Well, I don’t mean that title to sound selfish, but once in a while, you know some sewing does need to be done for the Mama too. I have desperately been needing a new pair of slippers since the cold weather set in this past fall, but with Christmas gifts to make, my slipper need got bumped to the back of the list. After Christmas was over, I jumped right on those slippers though! I mean last years pair was getting me through, but at a great cost….with all those holes now and all. You’re welcome for not giving you a photo here. Ahem.
Sure, I could go out and just buy myself a new pair of slippers, or I could have asked for some for Christmas, but where would the fun have been in that, now really? : ) I couldn’t possibly break my three year in a row tradition of making myself and my family members a pair of slippers for the winter, now could I? No, way! They are just too much fun! Here were our slippers from year ONE, and for little N too, and TWO (I forgot to take pictures this year! Ahh!), some EXTRA ONES and now year THREE:
We love our house, but in the winter our wooden and tile floors get very cold on our feet, even through thick sock wearing. We moved in over three years ago during the winter and felt immediately the need for some slippers! I came across this delightful & easy free baby slipper pattern from Joanna of Stardust Shoes online back then, and converted it into an adult-sized pattern for Steven & I. And it has worked ever since. When Nathan came along, I made a couple pairs for him as well, but after he started crawling and then walking, he just kicked them off. So, for our now, house sprinter I made a pair of Snap Happy Booties. And P.S…..Steven’s pair above I made out of his multi-cam camouflage jacket he wore recently in Afghanistan. You know he loved it : )!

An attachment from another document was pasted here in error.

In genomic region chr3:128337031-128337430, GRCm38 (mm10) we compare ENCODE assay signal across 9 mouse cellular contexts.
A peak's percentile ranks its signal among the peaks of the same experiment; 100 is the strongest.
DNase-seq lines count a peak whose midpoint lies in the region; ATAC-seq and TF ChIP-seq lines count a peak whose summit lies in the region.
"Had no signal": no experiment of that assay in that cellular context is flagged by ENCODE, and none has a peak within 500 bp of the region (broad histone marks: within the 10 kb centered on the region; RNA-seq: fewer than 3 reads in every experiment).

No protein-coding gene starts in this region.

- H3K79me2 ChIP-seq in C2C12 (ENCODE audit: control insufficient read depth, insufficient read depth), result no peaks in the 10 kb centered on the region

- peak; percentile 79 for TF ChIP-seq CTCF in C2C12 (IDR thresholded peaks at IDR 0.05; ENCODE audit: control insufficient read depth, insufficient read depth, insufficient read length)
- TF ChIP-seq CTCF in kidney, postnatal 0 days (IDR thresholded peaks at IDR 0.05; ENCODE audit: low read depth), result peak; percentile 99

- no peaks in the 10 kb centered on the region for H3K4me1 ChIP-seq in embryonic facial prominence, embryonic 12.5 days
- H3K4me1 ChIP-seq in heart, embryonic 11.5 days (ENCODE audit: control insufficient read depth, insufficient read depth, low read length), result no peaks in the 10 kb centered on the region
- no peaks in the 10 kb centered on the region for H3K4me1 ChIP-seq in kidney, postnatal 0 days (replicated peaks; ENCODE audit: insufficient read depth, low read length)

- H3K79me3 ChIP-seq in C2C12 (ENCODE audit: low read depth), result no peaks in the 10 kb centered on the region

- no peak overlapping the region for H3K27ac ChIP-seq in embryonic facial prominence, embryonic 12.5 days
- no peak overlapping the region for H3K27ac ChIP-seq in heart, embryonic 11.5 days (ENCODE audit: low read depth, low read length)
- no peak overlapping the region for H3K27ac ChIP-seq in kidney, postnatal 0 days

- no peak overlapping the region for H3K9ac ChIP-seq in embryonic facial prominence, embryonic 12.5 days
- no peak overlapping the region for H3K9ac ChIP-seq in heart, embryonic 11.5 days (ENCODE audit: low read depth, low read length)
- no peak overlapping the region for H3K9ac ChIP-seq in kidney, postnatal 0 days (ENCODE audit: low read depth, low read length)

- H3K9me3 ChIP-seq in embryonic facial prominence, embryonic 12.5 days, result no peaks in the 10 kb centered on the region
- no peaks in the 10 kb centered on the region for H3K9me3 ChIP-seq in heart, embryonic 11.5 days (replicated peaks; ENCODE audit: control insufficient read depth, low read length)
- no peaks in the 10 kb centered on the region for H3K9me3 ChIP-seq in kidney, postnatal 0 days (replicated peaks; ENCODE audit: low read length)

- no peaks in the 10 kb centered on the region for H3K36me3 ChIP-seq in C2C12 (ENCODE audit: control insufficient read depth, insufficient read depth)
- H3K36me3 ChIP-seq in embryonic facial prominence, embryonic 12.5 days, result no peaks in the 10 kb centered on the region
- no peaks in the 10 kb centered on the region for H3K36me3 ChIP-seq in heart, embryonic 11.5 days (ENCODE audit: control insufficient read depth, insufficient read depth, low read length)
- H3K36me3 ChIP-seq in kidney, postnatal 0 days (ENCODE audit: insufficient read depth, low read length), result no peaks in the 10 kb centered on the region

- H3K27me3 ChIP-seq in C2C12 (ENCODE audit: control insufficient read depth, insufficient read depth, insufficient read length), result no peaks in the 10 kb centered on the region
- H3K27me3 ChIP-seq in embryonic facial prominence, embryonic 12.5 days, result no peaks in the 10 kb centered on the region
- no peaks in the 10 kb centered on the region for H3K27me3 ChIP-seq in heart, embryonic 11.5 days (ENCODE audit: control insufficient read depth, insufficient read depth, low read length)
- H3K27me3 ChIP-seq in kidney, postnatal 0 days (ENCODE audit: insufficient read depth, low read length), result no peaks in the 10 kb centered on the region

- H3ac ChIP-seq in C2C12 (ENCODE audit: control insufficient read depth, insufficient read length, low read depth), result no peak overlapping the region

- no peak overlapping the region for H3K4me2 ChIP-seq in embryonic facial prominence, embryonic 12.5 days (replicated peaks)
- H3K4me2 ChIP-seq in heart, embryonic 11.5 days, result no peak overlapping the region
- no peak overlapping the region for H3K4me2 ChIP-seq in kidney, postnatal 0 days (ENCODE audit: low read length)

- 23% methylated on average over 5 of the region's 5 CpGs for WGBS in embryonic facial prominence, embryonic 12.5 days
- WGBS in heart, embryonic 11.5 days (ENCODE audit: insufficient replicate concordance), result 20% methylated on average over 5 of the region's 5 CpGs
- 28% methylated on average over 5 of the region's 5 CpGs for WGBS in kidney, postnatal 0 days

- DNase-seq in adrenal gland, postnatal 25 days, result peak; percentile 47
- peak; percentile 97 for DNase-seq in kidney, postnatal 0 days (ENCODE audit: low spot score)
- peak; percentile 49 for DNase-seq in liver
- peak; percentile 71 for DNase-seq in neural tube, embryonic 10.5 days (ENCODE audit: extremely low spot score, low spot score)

A few things I’ve learned after making 10+ pairs:
- a thick material must be used for the outside on the adult slippers like fleece, nylon rip stop, duck canvas, etc… (NOT cotton or knit for the adults. Cotton or knits work fine for the babies, though).
- It’s more comfortable to line the adult slippers with faux (or real) Sherpa. Much warmer on the toes. I found the faux kind at Jo Ann Fabrics. Fleece works fine too.
- It’s only necessary to line the bottom (sole part) of the adult slippers with 3 layers. Any more layers, and they just compress down anyways after wear.
- The material on the soles of the adult slippers stays in place when it’s sewn/tacked down (as pictured above on the bottom of Steven’s above).
- The best sole material for the base of toddler and adult slippers is vinyl (by the yard). Even after continuous wear, the vinyl stays presentable looking, is flexible to walk on, and provides a non-skid surface. I prefer to use matte (instead of glossy finish) vinyl. I do like jiffy grip for the sole material too, but in my house that white would just get dirty too fast.